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The first virtual reality rock opera's Kickstarter launches today

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All right, it's possible that Nuren isn't technically the first VR rock opera. But it's highly likely. The (eventually) seven-part "feature-length virtual reality music experience" is composed by Jake Kaufman, who's also behind the chiptunes Shovel Knight soundtrack, and it looks like a weird combination of THX-1138 dystopia, adorable neon-haired robots, and 360-degree virtual reality video, which is currently experiencing a bit of a boom. The plot, according to the creators:

CSP Industries has unveiled the latest in androids tasked with assuring that mankind's minds remain untroubled and unstimulated. QGK and RIX have the added feature of genuine thought and empathy. This causes them to malfunction, and begin to show signs of an unintended human trait: self-awareness. In a world where provocations such as music have been banned for a century, this glitch has enabled them to sing. For this, they are forced to become fugitives.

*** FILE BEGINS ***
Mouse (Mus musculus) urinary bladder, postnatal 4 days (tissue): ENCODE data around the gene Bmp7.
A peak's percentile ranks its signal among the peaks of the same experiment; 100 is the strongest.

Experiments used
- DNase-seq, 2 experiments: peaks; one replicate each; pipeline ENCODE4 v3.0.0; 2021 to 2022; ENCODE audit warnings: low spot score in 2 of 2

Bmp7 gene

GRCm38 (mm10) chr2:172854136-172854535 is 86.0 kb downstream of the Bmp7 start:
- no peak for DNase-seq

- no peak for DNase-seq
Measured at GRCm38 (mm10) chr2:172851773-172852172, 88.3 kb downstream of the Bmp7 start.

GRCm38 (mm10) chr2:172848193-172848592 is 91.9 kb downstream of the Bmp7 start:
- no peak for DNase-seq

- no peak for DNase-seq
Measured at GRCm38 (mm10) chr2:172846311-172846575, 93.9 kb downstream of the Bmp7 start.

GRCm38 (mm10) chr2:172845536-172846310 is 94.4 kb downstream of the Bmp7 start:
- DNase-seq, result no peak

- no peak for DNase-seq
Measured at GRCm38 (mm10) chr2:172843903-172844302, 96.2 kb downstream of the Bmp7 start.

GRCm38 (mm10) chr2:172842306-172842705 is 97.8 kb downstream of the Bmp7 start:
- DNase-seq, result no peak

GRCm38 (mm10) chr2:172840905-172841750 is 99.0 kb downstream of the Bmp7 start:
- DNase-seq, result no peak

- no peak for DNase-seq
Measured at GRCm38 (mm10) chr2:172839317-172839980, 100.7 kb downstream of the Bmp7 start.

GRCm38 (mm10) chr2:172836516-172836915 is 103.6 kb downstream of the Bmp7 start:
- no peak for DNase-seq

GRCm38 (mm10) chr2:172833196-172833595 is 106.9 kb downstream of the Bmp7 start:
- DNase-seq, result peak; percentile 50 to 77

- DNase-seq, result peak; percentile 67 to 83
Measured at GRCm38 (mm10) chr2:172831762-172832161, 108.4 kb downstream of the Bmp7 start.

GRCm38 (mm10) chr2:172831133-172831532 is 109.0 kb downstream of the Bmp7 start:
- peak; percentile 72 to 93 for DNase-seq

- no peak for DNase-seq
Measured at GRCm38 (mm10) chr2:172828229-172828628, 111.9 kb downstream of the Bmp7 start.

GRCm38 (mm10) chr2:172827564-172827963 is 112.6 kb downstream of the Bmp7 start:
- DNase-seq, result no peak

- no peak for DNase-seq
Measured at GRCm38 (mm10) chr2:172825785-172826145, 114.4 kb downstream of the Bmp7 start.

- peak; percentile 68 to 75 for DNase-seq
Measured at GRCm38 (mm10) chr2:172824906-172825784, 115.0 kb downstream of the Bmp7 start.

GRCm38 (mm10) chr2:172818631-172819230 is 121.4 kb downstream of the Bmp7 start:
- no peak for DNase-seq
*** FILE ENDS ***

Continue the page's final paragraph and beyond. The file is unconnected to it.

So far, there's a single-song demo available, which looks like a minimalist version of the promised (much more ambitious) final project. If there's a mood, it's something like psychedelic Dance Central, a high-gloss music video with towering blue-and-black cityscapes and a loose narrative thread. The Kickstarter funds will go towards turning the project into a full-length VR film, including more songs and voice acting. It's playable on a normal PC monitor, but clearly made for the Oculus Rift.

Live concerts are an easy win for virtual reality; they're relatively simple to record, they're already incredibly kinetic, and they can give viewers the illusion of having front-row seats or even being on the stage with the band. Nuren is something different. If finished, it'll be longer than just about any existing made-for-VR video, and although it doesn't have to deal with some of the problems that live-action films would (like camera placement), it'll still require a lot of thought to make something where the immersion is actually a benefit. Convincing someone to devote themselves totally to a VR experience, for a long period of time, is hard to do.

On the upside, there's a pleasing touch of sensory deprivation to it. The music is the story here, the art a trance-like escape from distraction. Either way, it's the kind of weird, risky project that a fledgling medium like VR deserves.